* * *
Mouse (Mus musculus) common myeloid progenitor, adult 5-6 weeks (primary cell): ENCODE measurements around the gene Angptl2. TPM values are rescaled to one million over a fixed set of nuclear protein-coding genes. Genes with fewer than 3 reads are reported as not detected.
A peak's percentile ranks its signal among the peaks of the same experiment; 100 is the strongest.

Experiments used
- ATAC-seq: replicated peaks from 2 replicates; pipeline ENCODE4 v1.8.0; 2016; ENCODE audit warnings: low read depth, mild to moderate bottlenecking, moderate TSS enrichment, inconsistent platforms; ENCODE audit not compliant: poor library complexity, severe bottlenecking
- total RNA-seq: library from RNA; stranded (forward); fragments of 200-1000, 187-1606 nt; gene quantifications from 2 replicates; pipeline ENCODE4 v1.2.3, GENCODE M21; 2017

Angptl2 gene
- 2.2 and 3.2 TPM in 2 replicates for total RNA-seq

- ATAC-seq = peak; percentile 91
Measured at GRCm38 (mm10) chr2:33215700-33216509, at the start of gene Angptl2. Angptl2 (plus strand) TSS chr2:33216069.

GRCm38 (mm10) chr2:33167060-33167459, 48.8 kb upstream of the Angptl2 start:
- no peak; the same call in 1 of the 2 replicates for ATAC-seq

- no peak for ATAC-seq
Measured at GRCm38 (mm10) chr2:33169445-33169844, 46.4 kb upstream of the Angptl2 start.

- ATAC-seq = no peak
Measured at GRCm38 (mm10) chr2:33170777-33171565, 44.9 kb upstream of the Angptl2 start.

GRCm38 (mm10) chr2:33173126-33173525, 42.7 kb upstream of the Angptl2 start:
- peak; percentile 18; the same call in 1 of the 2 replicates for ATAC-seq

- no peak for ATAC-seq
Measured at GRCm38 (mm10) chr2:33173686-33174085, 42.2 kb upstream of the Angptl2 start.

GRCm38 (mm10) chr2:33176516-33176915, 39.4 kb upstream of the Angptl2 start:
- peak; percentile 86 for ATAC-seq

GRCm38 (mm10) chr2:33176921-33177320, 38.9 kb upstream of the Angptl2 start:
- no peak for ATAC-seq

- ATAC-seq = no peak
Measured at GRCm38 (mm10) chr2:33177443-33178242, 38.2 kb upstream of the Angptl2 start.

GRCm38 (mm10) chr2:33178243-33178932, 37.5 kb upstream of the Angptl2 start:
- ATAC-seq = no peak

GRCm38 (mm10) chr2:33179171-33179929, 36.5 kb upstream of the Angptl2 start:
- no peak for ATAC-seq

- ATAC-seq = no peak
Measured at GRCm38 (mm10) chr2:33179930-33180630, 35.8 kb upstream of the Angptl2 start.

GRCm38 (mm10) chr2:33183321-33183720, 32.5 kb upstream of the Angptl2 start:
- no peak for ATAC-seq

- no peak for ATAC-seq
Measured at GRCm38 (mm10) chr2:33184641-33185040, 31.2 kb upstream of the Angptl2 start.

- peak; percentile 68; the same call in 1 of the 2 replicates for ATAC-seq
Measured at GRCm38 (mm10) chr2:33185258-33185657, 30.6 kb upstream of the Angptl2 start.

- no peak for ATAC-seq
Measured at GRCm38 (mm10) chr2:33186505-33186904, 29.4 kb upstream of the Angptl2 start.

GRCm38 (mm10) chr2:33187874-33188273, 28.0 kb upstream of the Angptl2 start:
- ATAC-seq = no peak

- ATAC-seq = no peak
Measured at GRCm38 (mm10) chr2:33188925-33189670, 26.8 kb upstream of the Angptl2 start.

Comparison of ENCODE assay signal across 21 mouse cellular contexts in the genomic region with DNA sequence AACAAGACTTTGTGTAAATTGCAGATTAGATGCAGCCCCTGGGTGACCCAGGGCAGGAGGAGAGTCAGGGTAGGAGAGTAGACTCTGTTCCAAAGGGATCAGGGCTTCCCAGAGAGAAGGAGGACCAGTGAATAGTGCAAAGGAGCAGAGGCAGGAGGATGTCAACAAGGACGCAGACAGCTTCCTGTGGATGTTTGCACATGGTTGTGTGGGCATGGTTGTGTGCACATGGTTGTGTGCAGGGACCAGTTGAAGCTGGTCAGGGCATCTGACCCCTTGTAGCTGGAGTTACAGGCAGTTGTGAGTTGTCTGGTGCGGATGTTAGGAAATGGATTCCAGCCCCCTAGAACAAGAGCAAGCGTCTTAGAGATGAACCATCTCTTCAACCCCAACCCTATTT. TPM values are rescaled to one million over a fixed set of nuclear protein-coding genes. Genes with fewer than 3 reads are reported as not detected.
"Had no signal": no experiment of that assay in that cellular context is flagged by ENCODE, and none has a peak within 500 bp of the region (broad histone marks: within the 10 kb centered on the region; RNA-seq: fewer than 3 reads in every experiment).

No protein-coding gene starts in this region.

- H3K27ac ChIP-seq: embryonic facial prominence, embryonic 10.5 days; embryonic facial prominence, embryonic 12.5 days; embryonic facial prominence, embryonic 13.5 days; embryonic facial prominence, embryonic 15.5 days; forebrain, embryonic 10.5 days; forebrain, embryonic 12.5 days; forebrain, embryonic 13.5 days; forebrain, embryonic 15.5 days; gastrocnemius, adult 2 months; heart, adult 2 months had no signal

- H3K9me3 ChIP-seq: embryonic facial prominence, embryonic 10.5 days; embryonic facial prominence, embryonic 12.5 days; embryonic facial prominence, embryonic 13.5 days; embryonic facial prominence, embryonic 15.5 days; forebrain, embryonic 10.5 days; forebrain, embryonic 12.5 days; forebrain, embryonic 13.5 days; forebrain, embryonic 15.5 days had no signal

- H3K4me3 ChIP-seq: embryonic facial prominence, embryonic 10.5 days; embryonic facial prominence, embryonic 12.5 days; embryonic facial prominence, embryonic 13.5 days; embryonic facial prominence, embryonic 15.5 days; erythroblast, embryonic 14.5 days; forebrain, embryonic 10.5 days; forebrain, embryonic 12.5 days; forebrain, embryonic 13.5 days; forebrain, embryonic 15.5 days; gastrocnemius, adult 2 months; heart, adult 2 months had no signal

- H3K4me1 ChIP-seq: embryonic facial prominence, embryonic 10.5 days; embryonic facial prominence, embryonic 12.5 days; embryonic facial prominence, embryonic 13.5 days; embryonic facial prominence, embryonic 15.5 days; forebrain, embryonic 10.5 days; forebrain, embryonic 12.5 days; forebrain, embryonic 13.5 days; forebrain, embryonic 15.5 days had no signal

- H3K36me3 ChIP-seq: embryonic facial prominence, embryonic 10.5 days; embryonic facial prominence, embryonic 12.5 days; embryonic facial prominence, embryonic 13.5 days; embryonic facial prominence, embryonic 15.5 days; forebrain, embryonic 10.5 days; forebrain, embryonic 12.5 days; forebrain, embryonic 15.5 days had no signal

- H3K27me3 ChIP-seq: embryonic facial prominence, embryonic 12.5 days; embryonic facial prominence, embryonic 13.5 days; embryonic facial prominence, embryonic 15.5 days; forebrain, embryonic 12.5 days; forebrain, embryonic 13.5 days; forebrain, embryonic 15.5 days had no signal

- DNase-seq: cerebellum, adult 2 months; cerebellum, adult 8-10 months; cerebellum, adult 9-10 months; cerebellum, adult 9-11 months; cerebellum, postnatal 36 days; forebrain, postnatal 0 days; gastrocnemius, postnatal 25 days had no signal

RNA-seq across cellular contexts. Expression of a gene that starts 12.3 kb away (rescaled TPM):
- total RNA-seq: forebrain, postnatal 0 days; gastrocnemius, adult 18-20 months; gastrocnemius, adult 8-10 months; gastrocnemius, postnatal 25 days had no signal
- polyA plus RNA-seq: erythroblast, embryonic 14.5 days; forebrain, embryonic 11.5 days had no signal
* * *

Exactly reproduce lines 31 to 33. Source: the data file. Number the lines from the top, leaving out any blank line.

Measured at GRCm38 (mm10) chr2:33179930-33180630, 35.8 kb upstream of the Angptl2 start.

GRCm38 (mm10) chr2:33183321-33183720, 32.5 kb upstream of the Angptl2 start:
- no peak for ATAC-seq